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Heirloom Vegetables: How to prevent cross-pollination to save seed?

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Forum: Heirloom VegetablesReplies: 7, Views: 202
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darius

darius
So.App.Mtns.
United States
(Zone 5b)

March 11, 2008
11:04 PM

Post #4651885

This year I want to grow some heirloom beans, winter squash, peppers (hot and sweet) and maybe more... AND I want to save seed. I know C. pepo will not cross with C. maxima, and C. maxima will not cross with C. mixta, so those are no problem for me.

BUT how far apart to plant peppers, beans and other squash?

THANKS in advance!
Farmerdill
Augusta, GA
(Zone 8a)


March 11, 2008
11:36 PM

Post #4651981

Beans ( P.vulgaris) rarely cross naturally so if you have those , no problem. Lima beans ( P.lunatus) will cross among cultivars as will P. coccineus (runner beans). All of the ones mentioned that cross pollinate are insect pollinated. So they need to be in a position either time or place where a bee will not carry the pollen from one flower to another. Distance is not feasible in a small garden, so either planting so they are not blooming at the same time or bagging blossoms ( hand pollination) is the most practical.

darius

darius
So.App.Mtns.
United States
(Zone 5b)

March 11, 2008
11:42 PM

Post #4652008

Thanks, you always come through with good answers!

I figured that information was already here somewhere but I couldn't find it.

melody

melody
Benton, KY
(Zone 7a)


March 13, 2008
1:50 PM

Post #4658134

Peppers are the worst for cross pollinating for some reason. I usually plant just one variety that I'm planning on saving and put them in a bed near the house with flowers. The garden peppers can do as they wish and let their genes mingle.

I save plenty of seeds for several years from my isolated peppers so that I can plant them out into the garden the next year.

Commercial pepper farms isolate them by 500 yards, which isn't practical at my house. I just plant them among other bee friendly ornamentals and this usually results in 'clean' insects for the seed peppers.

Beans usually aren't much trouble as Farmerdill stated. I just plant at opposite ends of the garden, or isolate somewhere else on the property. The way a bean blossom is made, it's hard for a bee to actually get to the pollen. The motion of the insect on the flower usually shakes it enough to cause pollination. By planting a trap crop between the beans, the bees will get busy with cukes or whatever before heading to the beans.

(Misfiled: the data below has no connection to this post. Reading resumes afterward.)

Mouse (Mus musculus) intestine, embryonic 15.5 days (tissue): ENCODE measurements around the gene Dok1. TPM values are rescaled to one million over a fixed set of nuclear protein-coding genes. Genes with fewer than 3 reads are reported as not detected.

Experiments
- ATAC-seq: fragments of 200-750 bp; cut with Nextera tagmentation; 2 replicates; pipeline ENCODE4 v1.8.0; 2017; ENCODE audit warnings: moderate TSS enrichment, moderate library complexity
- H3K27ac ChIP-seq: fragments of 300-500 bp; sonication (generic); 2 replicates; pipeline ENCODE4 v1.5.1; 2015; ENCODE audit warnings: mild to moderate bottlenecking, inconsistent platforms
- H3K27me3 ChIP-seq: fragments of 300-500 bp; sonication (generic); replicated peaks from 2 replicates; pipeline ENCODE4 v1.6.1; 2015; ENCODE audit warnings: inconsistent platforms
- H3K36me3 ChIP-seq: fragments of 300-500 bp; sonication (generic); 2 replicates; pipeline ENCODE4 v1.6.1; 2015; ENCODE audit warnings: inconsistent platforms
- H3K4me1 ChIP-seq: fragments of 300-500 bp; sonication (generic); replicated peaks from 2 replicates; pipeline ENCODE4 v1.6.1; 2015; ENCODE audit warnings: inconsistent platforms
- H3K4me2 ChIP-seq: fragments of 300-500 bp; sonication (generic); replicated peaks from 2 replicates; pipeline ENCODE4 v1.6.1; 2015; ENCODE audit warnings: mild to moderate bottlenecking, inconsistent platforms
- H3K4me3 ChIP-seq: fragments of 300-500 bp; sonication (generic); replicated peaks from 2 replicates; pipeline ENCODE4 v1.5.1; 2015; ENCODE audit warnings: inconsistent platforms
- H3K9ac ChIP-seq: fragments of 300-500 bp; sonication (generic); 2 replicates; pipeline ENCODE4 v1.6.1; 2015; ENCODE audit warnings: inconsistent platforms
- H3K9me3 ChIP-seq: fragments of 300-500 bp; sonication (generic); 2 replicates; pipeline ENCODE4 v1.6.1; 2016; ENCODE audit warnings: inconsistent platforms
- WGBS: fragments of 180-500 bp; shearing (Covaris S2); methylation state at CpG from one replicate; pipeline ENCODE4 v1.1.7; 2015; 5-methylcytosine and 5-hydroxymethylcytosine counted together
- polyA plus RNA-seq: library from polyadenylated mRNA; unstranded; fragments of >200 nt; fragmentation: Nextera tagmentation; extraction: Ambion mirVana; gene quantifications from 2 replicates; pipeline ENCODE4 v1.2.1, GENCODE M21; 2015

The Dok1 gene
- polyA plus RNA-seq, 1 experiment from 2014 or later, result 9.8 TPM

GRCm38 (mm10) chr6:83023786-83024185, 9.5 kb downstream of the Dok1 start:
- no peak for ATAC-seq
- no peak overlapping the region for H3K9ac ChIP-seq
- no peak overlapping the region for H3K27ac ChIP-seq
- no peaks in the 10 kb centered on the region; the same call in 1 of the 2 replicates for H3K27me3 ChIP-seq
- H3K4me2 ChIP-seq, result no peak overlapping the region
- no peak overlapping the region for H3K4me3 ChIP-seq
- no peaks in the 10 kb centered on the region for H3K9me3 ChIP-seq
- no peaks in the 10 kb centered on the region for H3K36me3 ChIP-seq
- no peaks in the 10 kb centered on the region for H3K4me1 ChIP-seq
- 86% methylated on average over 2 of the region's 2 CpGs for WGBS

You can plant squash of the same species and save seeds too. Check your blossoms the night before and pick a male and female that should open the next morning. Take a bit of masking tape and tape the blossom ends shut. The next morning, pick your male flower and untape. Untape your female and hand pollinate it. Tape it back shut, and mark that blossom with a bit of yarn or something. Squash produce so many seeds, that you can do 2 or 3 flowers and have tons for growing or trading. Then let everything grow and pollinate as they naturally do. When harvest time comes, you have your marked squash to save seeds from.

Tomatoes are easy too. It's hard for insects to actually get to the pollen, and natural motion usually does the pollination trick. I isolate, and put a trap crop between the plants..(peppers are good)

Any of these can be bagged also, and those little net bags that you can get in bridal sections of craft depts are great, just don't use the little drawstring ribbon to tie it shut. When it gets rained on, it's impossible to untie! (been there done that) Use a twist tie and a bit of cotton around the stem.

Hope this helps.
tamatik
rosswood, BC

March 28, 2008
1:49 PM

Post #4720943

"Tomatoes are easy too. It's hard for insects to actually get to the pollen, and natural motion usually does the pollination trick. I isolate, and put a trap crop between the plants..(peppers are good"

ok..my 2 cents worth..first let me say that i have been away from Daves a LOONG time and have just returned..I have missed so much ..

as to the statement in parenthesiis? It has always been my understanding that peppers and tomatoes should not be grown in close proximity to each other..I don,t recall the reason.. But I have always grown them close to each other and no worries. Its just some statement that I read/or heard at one time and it stuck with me cause I was always doing the opposite.
Anybody else hear this

Gord In BC

melody

melody
Benton, KY
(Zone 7a)


March 28, 2008
2:32 PM

Post #4721205

I generally plant Solanaceae together. That way, I can rotate them in the garden together. They are generally suseptable to the same soil borne diseases, so by putting them in the same garden rotation, I can plant them in the same garden area every 4 years. It's worked fine for me for many years.
zebraman
Venice, CA
(Zone 10a)

March 31, 2008
10:37 PM

Post #4737034

Hey Darius; Peppers do readily cross, however you can grow several varieties as long as you enclose each variety in an isolation cage. This can be a simple form covered in Re-may (row cover) or regular window screening. Peppers are cross pollinated via insects and not wind. I personally use "hog-wire" cages with the inside covered with Re-may as it is easier.

darius

darius
So.App.Mtns.
United States
(Zone 5b)

March 31, 2008
10:52 PM

Post #4737092

Thanks for all the good tips everyone!

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